Tuesday, May 17, 2011

In The Garden of Beasts

I first ran into Erik Larson's writing when the public library did a book review of his novel, Devil in the White City. Larson's research and presentation of fascinating factual information about the World's Fair in Chicago set against a serial killer's fascination was amazing.

So when I saw his new novel, In the Garden of Beasts, was available last week, I couldn't wait to whip out my kindle and download. I wasn't even in the mood to wait for a hard copy to arrive via mail from amazon. I had to have it immediately.

This tale is equally as compelling as Devil in the White City, but perhaps even spookier.

Dodd is a history professor who is selected to serve as U.S. Ambassador to Germany in the years leading up to World War II. There are a lot of reasons that Dodd may or may not have been suited for the role, but FDR asked, and Dodd acquiesced, moving his whole family from Chicago to Berlin.

From his position, Dodd watches as Hitler rises through the ranks and gradually assumes complete control of Germany. He watches the German people accept the situation without protest. He himself raises questions time and again, but to no avail.

It is a chilling account, and one that Larson writes flawlessly. A true page turner, I couldn't put the book down until I finished it. Even then, it haunted me, making me feel especially grateful for living in America where freedom rings. Definitely pick this one up, and if you haven't read Devil...it is worth it to buy both.


A friend gifted me Bossypants, Tina Fey's hysterical autobio, and I totally got a kick out of it.
Admittedly, there are parts that you can skim. But having grown up with SNL and having been to Second City, I loved Fey's references and her feminist message. Her honeymoon description had me giggling so hard, I had to share it with Jason (who also hates cruises).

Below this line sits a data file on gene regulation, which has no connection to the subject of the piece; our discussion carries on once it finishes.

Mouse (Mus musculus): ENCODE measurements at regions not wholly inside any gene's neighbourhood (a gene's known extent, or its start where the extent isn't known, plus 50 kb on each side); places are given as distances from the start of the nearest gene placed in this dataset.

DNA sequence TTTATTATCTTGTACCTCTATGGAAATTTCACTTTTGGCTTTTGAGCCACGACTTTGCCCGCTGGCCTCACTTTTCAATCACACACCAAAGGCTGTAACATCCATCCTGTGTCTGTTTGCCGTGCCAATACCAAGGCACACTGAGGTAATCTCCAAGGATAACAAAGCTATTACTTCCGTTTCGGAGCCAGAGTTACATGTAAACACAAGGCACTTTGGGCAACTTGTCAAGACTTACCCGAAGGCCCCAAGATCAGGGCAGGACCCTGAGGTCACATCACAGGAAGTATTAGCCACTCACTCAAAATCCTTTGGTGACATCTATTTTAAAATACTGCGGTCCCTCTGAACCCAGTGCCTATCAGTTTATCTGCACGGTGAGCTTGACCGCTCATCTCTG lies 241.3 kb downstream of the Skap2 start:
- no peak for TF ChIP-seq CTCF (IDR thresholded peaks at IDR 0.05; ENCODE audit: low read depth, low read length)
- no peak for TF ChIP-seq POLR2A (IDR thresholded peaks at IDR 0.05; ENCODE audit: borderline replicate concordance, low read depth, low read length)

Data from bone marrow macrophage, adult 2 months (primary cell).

The book was pretty well laid out, so the abrupt nature of the end had me puzzled. Overall, however, it was worth the read.

Little Bee

It is hard to talk about Little Bee. There are so many twists and turns that to reveal any one of them would be letting the cat out of the bag - spoiler style.

Needing to get away and work on their marriage, a British couple chooses Africa for a free vacation. The outcome of their romantic stroll on the beach changes their lives, and the lives of others, forever.

Really, that's all I can say - but the book is about so much more.
I didn't love the book. I expected much more than it was able to deliver.
But I will say that author, Chris Cleave, is an amazing writer. The ability to string words together in such a nature is an unparalleled craft. For that reason alone, I would pick up a copy!

Monday, May 16, 2011


As an avid fiction reader, I sometimes find non-fiction to be dry. On any given day, I'd much rather read fiction. When I find a writer like Laura Hillenbrand, however, it is easy to get wrapped up in the story. She is an expert storyteller.
Unbroken is the tale of Louis Zamperini: impossible child, Olympic runner, World War II bombardier, and POW survivor. Louis lives a golden life, unscathed, charming...until his plane crashes.
For 47 days he is adrift, fighting off insanity and sharks, until he lands on Japanese controlled shores...where the truly hard journey begins. He is captured, tortured - physically and mentally, and forced to live in horrible conditions. He is starved, beaten, and stripped of dignity.
Yet through it all, Zamperini triumphs. Each page, I kept thinking that things couldn't get any worse, and they did. But the message of hope prevails. What should be an overwhelmingly sad story leaves you inspired.
That, folks, is good writing!
Make sure to check it out.